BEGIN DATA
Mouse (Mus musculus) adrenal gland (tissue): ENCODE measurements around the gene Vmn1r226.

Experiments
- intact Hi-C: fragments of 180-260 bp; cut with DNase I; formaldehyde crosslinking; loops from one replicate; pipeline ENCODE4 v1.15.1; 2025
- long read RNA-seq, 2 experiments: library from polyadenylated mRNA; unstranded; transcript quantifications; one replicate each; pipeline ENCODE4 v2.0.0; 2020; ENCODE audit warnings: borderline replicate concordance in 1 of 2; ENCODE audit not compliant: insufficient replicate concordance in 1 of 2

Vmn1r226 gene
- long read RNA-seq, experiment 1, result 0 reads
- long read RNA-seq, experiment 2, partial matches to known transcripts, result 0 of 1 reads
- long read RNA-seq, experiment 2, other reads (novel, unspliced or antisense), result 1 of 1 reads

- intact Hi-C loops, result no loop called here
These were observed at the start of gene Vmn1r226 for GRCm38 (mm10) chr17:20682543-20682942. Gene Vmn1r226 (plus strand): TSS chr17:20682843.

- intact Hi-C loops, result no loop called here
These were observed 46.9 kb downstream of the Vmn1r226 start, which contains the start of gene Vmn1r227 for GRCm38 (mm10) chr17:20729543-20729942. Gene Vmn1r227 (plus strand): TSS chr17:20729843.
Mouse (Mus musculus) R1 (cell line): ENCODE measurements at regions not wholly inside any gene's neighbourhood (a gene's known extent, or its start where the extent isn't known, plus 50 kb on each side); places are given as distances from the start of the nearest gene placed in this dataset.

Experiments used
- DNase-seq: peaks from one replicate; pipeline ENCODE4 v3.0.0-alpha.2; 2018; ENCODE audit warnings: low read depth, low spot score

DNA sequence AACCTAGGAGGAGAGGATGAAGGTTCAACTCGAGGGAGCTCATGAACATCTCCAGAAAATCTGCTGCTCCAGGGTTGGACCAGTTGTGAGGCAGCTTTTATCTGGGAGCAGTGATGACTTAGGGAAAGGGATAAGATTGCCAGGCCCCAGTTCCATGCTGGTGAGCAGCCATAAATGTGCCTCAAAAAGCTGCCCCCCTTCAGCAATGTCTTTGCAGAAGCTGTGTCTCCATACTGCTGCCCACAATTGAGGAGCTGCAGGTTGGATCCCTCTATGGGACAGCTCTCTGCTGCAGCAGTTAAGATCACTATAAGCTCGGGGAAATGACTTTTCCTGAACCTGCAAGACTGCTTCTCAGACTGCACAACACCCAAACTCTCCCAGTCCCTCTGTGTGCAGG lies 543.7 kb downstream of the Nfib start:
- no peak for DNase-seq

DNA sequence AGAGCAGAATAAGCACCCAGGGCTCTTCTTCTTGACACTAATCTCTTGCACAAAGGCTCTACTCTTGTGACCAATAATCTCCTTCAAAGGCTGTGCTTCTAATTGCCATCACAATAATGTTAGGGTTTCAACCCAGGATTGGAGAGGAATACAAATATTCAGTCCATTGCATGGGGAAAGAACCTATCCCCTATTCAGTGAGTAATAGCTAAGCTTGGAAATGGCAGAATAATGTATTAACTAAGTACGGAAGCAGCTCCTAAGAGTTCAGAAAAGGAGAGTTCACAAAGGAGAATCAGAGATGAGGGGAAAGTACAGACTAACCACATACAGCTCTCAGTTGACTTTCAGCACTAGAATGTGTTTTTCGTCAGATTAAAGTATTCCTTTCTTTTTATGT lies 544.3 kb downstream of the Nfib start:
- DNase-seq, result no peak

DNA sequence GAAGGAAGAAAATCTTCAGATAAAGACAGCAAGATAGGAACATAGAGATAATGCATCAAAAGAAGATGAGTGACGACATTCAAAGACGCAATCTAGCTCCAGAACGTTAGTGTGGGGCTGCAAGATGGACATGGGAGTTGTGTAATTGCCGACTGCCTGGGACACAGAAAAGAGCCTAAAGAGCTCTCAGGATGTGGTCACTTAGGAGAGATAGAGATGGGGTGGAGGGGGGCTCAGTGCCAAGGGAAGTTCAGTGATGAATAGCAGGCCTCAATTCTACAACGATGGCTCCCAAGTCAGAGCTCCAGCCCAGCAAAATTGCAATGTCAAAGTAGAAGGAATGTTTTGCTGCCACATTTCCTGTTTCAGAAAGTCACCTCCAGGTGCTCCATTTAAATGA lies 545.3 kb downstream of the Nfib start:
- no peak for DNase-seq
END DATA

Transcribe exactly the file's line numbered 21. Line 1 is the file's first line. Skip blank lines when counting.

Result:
- no peak for DNase-seq